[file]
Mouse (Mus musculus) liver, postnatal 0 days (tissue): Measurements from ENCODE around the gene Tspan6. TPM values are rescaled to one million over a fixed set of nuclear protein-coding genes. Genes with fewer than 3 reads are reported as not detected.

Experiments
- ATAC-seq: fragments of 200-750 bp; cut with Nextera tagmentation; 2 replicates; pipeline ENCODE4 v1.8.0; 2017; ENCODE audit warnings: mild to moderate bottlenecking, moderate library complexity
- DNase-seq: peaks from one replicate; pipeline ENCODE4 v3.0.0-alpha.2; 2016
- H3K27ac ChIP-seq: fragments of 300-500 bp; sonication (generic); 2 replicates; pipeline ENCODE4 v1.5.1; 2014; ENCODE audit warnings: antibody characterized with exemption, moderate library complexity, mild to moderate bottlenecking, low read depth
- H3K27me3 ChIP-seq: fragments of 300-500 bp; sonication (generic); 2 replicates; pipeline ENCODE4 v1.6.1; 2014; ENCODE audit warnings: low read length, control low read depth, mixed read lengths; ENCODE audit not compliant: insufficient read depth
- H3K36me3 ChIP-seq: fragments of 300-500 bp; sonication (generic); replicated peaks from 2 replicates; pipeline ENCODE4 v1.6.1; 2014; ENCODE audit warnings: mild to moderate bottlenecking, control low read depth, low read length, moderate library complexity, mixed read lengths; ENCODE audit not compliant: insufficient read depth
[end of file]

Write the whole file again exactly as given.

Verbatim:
Mouse (Mus musculus) liver, postnatal 0 days (tissue): Measurements from ENCODE around the gene Tspan6. TPM values are rescaled to one million over a fixed set of nuclear protein-coding genes. Genes with fewer than 3 reads are reported as not detected.

Experiments
- ATAC-seq: fragments of 200-750 bp; cut with Nextera tagmentation; 2 replicates; pipeline ENCODE4 v1.8.0; 2017; ENCODE audit warnings: mild to moderate bottlenecking, moderate library complexity
- DNase-seq: peaks from one replicate; pipeline ENCODE4 v3.0.0-alpha.2; 2016
- H3K27ac ChIP-seq: fragments of 300-500 bp; sonication (generic); 2 replicates; pipeline ENCODE4 v1.5.1; 2014; ENCODE audit warnings: antibody characterized with exemption, moderate library complexity, mild to moderate bottlenecking, low read depth
- H3K27me3 ChIP-seq: fragments of 300-500 bp; sonication (generic); 2 replicates; pipeline ENCODE4 v1.6.1; 2014; ENCODE audit warnings: low read length, control low read depth, mixed read lengths; ENCODE audit not compliant: insufficient read depth
- H3K36me3 ChIP-seq: fragments of 300-500 bp; sonication (generic); replicated peaks from 2 replicates; pipeline ENCODE4 v1.6.1; 2014; ENCODE audit warnings: mild to moderate bottlenecking, control low read depth, low read length, moderate library complexity, mixed read lengths; ENCODE audit not compliant: insufficient read depth